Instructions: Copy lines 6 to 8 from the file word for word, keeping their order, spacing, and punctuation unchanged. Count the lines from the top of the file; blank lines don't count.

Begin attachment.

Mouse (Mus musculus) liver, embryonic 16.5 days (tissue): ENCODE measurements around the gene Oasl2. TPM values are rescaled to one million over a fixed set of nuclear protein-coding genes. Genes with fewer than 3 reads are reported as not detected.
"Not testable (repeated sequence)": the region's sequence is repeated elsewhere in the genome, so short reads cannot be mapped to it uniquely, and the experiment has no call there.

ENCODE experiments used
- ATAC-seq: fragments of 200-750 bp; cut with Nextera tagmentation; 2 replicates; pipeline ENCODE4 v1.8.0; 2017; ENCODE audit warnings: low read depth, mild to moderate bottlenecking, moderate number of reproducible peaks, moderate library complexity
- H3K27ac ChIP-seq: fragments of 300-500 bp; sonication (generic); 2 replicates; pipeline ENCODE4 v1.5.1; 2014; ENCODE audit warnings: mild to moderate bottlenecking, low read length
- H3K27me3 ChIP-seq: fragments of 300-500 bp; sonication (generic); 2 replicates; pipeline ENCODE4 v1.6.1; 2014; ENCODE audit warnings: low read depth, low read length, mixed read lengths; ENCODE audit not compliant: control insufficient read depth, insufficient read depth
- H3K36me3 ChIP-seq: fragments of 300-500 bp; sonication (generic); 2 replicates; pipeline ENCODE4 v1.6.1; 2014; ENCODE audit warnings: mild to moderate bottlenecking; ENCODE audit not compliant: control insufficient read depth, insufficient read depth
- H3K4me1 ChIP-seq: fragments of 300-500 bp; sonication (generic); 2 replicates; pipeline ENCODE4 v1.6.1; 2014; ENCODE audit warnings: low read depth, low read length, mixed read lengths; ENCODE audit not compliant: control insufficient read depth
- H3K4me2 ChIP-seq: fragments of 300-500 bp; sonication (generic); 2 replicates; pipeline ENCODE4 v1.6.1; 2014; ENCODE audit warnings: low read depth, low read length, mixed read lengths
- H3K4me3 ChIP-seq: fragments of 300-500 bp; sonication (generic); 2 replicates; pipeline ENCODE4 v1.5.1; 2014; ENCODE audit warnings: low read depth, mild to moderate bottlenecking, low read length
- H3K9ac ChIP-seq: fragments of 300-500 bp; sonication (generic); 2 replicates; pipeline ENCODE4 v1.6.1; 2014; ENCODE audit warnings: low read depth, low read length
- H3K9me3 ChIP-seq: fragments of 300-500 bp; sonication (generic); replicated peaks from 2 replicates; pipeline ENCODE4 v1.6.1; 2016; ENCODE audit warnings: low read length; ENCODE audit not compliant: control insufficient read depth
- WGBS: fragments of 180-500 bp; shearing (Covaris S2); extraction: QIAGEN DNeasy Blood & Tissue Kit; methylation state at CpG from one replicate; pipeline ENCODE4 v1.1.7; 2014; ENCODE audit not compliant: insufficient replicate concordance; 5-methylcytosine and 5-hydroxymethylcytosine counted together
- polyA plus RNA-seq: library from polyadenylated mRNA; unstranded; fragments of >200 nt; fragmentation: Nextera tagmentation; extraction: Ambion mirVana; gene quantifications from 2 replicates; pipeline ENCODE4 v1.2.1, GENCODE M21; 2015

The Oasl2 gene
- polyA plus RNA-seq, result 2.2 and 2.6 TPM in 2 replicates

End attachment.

- H3K27me3 ChIP-seq: fragments of 300-500 bp; sonication (generic); 2 replicates; pipeline ENCODE4 v1.6.1; 2014; ENCODE audit warnings: low read depth, low read length, mixed read lengths; ENCODE audit not compliant: control insufficient read depth, insufficient read depth
- H3K36me3 ChIP-seq: fragments of 300-500 bp; sonication (generic); 2 replicates; pipeline ENCODE4 v1.6.1; 2014; ENCODE audit warnings: mild to moderate bottlenecking; ENCODE audit not compliant: control insufficient read depth, insufficient read depth
- H3K4me1 ChIP-seq: fragments of 300-500 bp; sonication (generic); 2 replicates; pipeline ENCODE4 v1.6.1; 2014; ENCODE audit warnings: low read depth, low read length, mixed read lengths; ENCODE audit not compliant: control insufficient read depth